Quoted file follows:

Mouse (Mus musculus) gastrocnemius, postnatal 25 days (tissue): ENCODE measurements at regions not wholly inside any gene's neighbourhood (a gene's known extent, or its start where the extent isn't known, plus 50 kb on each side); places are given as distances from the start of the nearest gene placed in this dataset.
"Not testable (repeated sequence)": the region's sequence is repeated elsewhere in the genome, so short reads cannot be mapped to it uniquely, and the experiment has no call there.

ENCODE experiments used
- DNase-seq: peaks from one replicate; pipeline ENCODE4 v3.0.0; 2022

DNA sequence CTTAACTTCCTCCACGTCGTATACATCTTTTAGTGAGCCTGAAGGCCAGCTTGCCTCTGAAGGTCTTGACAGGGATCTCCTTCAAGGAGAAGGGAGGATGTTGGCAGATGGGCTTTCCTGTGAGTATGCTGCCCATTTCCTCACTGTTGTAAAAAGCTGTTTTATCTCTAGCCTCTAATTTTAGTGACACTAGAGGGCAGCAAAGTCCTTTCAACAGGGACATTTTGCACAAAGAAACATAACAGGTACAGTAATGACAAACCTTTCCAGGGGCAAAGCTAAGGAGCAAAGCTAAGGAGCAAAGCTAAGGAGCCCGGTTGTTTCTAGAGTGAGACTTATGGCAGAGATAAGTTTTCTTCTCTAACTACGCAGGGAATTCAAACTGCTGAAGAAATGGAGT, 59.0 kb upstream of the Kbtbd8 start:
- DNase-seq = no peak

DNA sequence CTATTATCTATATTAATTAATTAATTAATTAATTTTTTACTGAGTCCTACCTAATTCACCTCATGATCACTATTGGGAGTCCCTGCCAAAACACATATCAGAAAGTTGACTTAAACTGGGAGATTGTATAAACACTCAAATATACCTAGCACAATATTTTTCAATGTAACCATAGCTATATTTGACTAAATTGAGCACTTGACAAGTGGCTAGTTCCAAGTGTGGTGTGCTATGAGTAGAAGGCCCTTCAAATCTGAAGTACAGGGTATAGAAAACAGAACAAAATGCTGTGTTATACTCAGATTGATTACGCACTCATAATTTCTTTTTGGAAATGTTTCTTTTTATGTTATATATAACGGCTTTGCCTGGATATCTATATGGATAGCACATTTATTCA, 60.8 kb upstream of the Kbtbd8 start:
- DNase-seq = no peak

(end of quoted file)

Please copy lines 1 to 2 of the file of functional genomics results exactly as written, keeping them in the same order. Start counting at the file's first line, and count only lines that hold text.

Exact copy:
Mouse (Mus musculus) gastrocnemius, postnatal 25 days (tissue): ENCODE measurements at regions not wholly inside any gene's neighbourhood (a gene's known extent, or its start where the extent isn't known, plus 50 kb on each side); places are given as distances from the start of the nearest gene placed in this dataset.
"Not testable (repeated sequence)": the region's sequence is repeated elsewhere in the genome, so short reads cannot be mapped to it uniquely, and the experiment has no call there.